Pair Sentenced for Their Roles in Dispersing Proceeds of Internet and Email Fraud Schemes

1 min read
FILE PHOTO: Signage is seen at the United States Department of Justice headquarters in Washington, D.C.

PROVIDENCE – Two men who played various roles in an underground financial network in support of international internet and email fraud schemes have been sentenced to federal prison, announced United States Attorney Zachary A. Cunha.

 Babawale Jenyo, 33, of Warwick, previously convicted at trial of operating an illegal money transmitting business, was sentenced on Tuesday by U.S. District Court Chief Judge John J. McConnell, Jr., to a year and a day in federal prison; Abiodun Shobaloju, 29, of Baltimore, MD, who previously pled guilty to wire fraud, was sentenced by Chief Judge McConnell on April 26, 2022, to 24 months of incarceration and ordered to pay restitution to fraud victims totaling $136,431. 

According to court documents, Shobaloju was part of a conspiracy that carried out email and romance scams that succeeded in fraudulently obtaining large sums from multiple victims.  As part of his role in the conspiracy, Shobaloju provided members of the conspiracy with critical bank information, and also created a shell company and bank account to be used expressly to receive and disperse proceeds from the fraud scheme. Once the ill-gotten funds were deposited in accounts controlled by Shobaloju, he would often withdraw cash for his own use and then transfer the remaining funds to other bank accounts.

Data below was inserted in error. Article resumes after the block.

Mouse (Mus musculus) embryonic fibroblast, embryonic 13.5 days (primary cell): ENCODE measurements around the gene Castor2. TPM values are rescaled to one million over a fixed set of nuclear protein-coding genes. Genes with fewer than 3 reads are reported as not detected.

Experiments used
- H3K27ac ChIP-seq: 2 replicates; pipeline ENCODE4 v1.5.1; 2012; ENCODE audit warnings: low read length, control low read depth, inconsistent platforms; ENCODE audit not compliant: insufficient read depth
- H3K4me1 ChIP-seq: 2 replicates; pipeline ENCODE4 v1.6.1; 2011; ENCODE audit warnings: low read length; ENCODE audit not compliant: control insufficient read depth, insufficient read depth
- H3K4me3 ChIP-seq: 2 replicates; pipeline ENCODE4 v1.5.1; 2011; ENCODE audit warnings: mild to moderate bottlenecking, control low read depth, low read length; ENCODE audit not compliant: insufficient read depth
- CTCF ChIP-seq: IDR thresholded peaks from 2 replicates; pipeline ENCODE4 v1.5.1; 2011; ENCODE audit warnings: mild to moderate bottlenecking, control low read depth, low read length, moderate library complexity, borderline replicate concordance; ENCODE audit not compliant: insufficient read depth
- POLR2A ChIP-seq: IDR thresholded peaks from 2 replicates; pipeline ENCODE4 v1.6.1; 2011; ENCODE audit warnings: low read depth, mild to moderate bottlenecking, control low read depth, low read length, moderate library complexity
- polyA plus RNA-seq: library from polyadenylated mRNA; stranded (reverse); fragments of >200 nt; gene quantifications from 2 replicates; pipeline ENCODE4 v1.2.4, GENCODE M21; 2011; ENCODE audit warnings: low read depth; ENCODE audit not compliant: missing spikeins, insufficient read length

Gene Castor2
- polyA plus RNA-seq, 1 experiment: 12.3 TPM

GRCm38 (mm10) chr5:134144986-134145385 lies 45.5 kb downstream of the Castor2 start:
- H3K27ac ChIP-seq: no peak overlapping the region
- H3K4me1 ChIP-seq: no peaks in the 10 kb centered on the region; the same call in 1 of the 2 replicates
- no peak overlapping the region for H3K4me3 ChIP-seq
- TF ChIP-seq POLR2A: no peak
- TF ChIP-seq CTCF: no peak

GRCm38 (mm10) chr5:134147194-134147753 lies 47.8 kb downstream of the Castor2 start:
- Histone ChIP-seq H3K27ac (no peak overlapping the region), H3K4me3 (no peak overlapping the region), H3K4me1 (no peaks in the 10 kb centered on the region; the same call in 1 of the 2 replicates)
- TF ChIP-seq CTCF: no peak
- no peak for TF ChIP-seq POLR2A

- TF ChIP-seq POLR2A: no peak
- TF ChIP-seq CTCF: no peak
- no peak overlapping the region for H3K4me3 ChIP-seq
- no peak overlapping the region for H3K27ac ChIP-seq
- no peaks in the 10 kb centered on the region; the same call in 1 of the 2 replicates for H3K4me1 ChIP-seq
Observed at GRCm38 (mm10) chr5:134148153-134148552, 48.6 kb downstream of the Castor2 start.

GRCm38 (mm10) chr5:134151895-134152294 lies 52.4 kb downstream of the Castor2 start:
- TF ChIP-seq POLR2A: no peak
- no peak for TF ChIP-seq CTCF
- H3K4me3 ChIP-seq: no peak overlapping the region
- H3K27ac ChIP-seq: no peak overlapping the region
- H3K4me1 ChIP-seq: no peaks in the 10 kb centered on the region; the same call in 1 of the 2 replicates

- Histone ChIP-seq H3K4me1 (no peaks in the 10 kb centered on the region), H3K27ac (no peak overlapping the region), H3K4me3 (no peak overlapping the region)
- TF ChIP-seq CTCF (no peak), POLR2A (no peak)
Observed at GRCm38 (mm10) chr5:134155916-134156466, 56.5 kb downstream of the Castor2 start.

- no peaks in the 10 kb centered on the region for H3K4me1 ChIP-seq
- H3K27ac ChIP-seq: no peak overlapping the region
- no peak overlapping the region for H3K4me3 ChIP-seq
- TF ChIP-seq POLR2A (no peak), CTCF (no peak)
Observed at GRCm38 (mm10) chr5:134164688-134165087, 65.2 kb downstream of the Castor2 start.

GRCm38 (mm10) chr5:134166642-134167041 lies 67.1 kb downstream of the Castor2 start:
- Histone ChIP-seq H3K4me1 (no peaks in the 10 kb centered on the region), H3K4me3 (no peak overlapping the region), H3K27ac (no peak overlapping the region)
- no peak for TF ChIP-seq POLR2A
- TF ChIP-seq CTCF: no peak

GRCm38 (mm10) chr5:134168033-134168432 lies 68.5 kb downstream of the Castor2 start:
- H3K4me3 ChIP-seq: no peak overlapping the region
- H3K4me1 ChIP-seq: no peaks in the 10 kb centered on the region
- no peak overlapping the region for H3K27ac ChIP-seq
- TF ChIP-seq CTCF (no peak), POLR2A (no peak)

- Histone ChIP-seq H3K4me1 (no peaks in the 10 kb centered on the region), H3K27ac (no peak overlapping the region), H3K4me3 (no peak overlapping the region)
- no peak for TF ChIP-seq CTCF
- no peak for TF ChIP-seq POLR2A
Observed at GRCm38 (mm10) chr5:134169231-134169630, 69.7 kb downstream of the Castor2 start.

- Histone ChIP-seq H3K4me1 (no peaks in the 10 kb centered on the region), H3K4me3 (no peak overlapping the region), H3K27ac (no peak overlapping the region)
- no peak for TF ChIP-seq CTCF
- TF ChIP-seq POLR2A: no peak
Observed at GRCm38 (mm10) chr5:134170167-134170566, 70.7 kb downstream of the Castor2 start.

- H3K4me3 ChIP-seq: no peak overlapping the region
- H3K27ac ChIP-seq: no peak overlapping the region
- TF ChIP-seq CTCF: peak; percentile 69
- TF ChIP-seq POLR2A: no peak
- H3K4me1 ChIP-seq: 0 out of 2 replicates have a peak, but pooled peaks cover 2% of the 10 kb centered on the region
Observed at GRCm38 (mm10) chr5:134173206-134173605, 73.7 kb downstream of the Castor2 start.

In the matter of the United States v. Babawale Jenyo, the government presented evidence and testimony at trial that funds fraudulently obtained from unsuspecting victims of email and romance scams were passed through bank accounts that Jenyo controlled. Jenyo’s criminal conduct was first discovered by Rhode Island State Police in 2017, resulting in his arrest May 2017 on charges that he participated in an email scam that defrauded a West Des Moines, IA, couple.  In May of 2019, Jenyo was arrested again, this time by the United States Secret Service, which determined that, even after his encounter with Rhode Island State Police, Jenyo continued to engage in illicit money transferring activities up until the date of his second arrest. 

The cases were prosecuted by Assistant United States Attorneys Sandra R. Hebert and Richard B. Myrus.

###